The Saint of Lost Causes (Justin Townes Earle) – music review

The Saint of Lost Causes, the eighth album from singer/songwriter Justin Townes Earle, is such a solid example from start to finish of traditional country & country/blues songwriting that you could use it as a text book for aspiring songwriters in that mold. Of course, you’d might expect that from someone with that name, the son of Steve Earle whose middle name is father’s friend and songwriting hero, Townes Van Zandt, but we know from experience that musical talent is often hard earned and rarely the simple result of birthright or absorbed by osmosis. At 37, with a history of addiction, two significant stints in rehab, and hard won sobriety isn’t the whole story of this Earle (no matter how much it mirrors that of his father), as he has also produced an impressive catalogue that displays an artist that has learned and grown stronger and more creative with each new release.

The Saint of Lost Causes is not modern country, or some rock amalgam that flies under the moniker of Americana, this is old school, traditional-sounding country, solid storytelling in the songwriting, and brought to life by a solid band that is more interested in serving each song well than in blowing the doors off with hot shot instrumental prowess. Starting with the title track, the twelve songs here find Earle trying to make sense of the brokenness, pain and struggle that defines everyday life for most people. “It’s a cruel world,” he sings at the top, “but it ain’t hard to understand.” Most of these songs describe the world’s cruelty in one form or another, and while every storyteller exposes something about themselves along the way, only in the final song, “Talking To Myself,” do we get the sense that Earle is touching on something deeply personal.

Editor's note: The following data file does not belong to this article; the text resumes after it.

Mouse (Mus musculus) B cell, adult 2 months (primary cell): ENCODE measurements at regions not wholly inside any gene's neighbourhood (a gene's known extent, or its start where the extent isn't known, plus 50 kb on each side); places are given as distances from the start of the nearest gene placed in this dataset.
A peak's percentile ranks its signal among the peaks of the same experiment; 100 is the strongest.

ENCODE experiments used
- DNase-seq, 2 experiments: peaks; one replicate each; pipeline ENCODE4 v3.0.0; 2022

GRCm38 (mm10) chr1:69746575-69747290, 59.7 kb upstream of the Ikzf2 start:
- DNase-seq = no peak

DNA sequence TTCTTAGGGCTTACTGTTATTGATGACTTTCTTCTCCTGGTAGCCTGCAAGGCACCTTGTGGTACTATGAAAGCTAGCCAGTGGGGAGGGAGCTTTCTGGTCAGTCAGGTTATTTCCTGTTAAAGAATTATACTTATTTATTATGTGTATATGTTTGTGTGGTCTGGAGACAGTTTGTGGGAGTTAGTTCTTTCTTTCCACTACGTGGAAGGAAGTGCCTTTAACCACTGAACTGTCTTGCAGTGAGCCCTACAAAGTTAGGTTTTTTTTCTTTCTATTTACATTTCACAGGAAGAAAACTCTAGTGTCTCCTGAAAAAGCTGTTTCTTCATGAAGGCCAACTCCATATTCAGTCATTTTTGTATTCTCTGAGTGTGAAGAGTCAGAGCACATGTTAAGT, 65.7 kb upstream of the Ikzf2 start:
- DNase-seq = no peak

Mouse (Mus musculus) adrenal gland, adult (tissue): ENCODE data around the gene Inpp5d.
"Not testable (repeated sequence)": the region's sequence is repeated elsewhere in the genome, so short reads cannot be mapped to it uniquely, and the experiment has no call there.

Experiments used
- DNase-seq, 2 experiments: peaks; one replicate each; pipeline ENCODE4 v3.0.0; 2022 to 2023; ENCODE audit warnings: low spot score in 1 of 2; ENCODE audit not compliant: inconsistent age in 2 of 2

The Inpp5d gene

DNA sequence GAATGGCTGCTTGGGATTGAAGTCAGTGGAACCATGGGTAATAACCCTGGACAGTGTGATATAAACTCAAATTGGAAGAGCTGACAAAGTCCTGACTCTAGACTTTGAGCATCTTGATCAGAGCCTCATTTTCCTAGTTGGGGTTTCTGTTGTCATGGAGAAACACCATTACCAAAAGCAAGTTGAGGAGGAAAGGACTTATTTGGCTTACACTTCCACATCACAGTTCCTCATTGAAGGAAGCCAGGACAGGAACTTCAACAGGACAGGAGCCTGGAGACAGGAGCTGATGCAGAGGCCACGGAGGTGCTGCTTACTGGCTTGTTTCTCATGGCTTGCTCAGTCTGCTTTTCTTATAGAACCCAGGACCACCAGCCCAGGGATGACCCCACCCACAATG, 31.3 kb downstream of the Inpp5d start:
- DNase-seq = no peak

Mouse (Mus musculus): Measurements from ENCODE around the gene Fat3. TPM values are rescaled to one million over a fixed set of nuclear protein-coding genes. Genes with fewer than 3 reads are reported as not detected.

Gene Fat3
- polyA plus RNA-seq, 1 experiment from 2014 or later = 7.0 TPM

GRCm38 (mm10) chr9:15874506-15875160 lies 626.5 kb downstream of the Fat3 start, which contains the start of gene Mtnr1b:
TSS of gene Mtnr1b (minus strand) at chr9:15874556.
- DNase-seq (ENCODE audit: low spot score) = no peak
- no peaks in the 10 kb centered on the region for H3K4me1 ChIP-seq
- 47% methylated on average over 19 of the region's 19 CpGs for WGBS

Take the bluesy shuffle that is, “Ain’t Got No Money,” and “Say Baby,” a politically incorrect pick-up song of sexual longing for connection, two about common human desires that have long been the fuel of songwriters. Elsewhere we get a larger sense of specific pieces of geography, like the pedal steel soaked “Mornings In Memphis,” the dreamy “Over Alameda,” or the swinging, traveling country sound of “Pacific Northwestern Blues.” “Flint City Shake It” exposes the deep challenges faced in that notorious Michigan community, the true backwater (literally) of Detroit, which is described as a fun, rockabilly turn. The bluesy “Don’t Drink the Water” gets directly to the point, but it’s about how those “sons of bitches” whose strip-mining efforts polluted the water source but wrote it off as “an act of God.”

Justin Townes Earle is at the top of his game as a storyteller, here, and his singing voice is as vital as ever. The music is co-produced by Earle and bassist Adam Bednarik, but it benefits throughout by the guitar playing of Joe V. McMahan and Paul Niehaus, solid rhythms of drummer Jon Radford, and keys and harmonica of Cory Younts. But, as previously noted, this is country, with a strong side of folk and blues, it only rocks when the songs pick up the pace, which is often enough to keep things interesting, but even then it’s old school, earthy and never pulls the attention away from Earle’s songs and voice. The Saint of Lost Causes sees all the world’s darkness and doesn’t look away, but listening to music this human, honest, and real carries all the light you’ll need to see through to a new day.

Brian Q. Newcomb
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